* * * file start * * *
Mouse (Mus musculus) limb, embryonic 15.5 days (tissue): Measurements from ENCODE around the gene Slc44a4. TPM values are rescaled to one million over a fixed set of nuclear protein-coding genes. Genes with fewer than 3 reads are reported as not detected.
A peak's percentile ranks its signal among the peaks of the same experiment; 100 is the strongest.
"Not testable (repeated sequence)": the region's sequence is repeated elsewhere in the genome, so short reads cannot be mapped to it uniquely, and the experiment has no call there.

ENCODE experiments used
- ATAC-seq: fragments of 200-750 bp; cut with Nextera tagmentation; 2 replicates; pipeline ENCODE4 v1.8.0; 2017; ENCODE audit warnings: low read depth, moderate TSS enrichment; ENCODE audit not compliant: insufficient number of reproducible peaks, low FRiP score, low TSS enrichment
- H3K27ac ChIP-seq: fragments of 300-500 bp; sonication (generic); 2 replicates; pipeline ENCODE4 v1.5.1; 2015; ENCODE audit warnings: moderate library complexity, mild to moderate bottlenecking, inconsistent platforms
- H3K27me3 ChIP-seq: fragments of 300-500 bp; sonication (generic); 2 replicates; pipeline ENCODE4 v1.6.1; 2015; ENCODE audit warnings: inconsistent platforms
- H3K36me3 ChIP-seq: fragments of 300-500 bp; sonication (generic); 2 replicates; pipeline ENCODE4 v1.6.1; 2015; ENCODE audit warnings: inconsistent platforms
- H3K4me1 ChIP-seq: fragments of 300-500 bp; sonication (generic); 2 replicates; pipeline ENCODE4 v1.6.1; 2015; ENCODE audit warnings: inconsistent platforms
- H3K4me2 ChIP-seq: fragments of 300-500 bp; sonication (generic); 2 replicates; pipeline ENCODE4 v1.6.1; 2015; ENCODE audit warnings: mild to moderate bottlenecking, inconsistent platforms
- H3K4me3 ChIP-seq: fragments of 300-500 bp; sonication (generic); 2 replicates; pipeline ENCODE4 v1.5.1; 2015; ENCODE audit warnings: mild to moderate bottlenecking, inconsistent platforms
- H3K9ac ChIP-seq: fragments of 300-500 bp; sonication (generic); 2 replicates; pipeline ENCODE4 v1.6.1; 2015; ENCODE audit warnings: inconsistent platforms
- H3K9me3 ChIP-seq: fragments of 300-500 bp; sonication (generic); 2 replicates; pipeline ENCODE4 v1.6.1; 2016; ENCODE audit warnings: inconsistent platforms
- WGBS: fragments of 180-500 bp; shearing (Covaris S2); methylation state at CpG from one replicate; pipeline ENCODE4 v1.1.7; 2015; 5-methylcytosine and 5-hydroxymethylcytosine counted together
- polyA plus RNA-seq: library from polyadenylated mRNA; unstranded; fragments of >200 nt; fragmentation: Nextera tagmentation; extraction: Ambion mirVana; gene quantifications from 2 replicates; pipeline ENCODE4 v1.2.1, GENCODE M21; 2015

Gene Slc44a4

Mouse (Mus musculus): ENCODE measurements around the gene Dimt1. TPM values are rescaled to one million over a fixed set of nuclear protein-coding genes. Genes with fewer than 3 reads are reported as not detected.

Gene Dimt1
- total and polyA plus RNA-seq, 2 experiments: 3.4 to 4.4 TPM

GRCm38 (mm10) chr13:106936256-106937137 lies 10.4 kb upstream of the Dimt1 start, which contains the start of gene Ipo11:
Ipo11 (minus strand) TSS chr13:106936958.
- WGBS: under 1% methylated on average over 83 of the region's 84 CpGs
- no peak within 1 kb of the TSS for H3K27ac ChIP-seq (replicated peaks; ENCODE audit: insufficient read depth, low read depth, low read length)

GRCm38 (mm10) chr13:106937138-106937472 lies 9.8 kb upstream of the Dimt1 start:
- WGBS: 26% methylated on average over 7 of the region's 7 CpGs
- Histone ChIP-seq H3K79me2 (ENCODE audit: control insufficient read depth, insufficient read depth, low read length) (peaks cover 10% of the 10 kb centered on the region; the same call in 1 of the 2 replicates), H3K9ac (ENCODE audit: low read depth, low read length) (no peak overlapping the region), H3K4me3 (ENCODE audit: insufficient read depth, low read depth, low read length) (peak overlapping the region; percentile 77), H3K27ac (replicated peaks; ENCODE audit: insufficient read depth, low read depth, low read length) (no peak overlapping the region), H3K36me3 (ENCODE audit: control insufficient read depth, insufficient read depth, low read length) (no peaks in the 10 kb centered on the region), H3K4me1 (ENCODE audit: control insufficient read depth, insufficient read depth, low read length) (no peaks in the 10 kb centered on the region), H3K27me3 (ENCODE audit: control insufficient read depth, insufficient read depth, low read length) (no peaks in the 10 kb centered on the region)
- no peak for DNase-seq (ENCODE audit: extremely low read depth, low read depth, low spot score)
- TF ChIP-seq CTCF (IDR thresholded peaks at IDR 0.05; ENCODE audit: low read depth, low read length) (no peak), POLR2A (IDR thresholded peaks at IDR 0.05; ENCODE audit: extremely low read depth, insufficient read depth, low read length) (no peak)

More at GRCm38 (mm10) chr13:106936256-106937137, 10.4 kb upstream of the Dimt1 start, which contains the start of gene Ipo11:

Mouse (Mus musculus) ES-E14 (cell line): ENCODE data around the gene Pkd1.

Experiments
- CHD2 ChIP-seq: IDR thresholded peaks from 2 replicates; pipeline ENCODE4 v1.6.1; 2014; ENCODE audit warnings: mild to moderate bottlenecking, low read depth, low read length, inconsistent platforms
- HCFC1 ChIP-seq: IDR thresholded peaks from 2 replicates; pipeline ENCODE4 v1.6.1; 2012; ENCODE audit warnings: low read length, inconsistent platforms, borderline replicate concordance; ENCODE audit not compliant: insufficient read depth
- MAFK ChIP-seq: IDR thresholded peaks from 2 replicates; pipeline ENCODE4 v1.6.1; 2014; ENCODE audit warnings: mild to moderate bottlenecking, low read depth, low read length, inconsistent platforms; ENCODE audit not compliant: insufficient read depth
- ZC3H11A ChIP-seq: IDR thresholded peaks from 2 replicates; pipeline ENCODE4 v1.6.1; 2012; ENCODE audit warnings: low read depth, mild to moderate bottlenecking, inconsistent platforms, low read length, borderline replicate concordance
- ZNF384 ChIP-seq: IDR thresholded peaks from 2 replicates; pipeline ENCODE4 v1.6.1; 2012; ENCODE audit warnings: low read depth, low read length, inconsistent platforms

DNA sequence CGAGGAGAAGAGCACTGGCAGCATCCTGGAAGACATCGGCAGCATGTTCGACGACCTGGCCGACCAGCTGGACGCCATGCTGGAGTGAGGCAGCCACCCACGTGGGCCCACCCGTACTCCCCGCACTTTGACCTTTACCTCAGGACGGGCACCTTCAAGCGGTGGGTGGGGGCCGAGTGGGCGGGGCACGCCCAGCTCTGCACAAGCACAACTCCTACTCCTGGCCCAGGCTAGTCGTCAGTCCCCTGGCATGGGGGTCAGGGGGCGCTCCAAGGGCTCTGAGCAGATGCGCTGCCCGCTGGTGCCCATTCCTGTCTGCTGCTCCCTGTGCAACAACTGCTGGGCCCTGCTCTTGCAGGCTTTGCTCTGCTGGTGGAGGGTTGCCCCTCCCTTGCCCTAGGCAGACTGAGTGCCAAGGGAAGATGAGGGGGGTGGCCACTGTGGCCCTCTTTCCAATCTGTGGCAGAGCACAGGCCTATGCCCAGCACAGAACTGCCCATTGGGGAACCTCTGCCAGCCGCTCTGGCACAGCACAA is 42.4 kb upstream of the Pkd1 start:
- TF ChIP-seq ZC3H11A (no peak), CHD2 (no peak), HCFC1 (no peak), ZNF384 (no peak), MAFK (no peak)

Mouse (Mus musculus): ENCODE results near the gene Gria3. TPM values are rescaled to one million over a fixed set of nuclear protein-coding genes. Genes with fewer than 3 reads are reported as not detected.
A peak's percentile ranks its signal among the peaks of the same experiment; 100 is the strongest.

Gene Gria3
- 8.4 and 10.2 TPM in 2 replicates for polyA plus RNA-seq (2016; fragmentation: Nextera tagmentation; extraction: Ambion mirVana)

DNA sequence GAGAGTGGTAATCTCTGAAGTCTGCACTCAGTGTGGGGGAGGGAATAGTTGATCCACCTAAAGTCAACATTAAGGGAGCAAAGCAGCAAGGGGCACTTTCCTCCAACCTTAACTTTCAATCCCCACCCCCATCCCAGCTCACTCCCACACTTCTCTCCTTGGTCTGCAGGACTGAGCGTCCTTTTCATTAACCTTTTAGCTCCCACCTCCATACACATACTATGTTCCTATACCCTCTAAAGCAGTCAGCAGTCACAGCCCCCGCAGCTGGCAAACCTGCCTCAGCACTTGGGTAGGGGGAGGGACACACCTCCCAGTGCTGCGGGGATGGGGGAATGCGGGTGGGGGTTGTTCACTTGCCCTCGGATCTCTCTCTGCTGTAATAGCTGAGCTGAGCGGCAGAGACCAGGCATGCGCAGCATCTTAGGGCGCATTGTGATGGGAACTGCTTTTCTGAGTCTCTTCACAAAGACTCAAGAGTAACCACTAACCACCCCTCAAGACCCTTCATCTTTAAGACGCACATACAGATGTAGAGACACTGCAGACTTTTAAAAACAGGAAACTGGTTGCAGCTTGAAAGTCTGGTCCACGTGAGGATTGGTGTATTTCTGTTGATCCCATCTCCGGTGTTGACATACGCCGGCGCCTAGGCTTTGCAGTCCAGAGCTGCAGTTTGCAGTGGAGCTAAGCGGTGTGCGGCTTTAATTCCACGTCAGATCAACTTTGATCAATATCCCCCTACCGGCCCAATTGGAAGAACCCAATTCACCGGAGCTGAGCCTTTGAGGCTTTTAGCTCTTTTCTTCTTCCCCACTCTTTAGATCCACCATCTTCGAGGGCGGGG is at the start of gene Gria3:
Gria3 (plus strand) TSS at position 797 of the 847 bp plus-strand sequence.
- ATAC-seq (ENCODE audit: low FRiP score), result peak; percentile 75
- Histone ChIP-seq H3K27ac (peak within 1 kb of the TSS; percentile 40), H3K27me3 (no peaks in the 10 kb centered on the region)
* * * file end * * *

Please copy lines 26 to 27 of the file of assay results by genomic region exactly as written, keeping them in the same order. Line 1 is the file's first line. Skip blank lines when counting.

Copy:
- Histone ChIP-seq H3K79me2 (ENCODE audit: control insufficient read depth, insufficient read depth, low read length) (peaks cover 10% of the 10 kb centered on the region; the same call in 1 of the 2 replicates), H3K9ac (ENCODE audit: low read depth, low read length) (no peak overlapping the region), H3K4me3 (ENCODE audit: insufficient read depth, low read depth, low read length) (peak overlapping the region; percentile 77), H3K27ac (replicated peaks; ENCODE audit: insufficient read depth, low read depth, low read length) (no peak overlapping the region), H3K36me3 (ENCODE audit: control insufficient read depth, insufficient read depth, low read length) (no peaks in the 10 kb centered on the region), H3K4me1 (ENCODE audit: control insufficient read depth, insufficient read depth, low read length) (no peaks in the 10 kb centered on the region), H3K27me3 (ENCODE audit: control insufficient read depth, insufficient read depth, low read length) (no peaks in the 10 kb centered on the region)
- no peak for DNase-seq (ENCODE audit: extremely low read depth, low read depth, low spot score)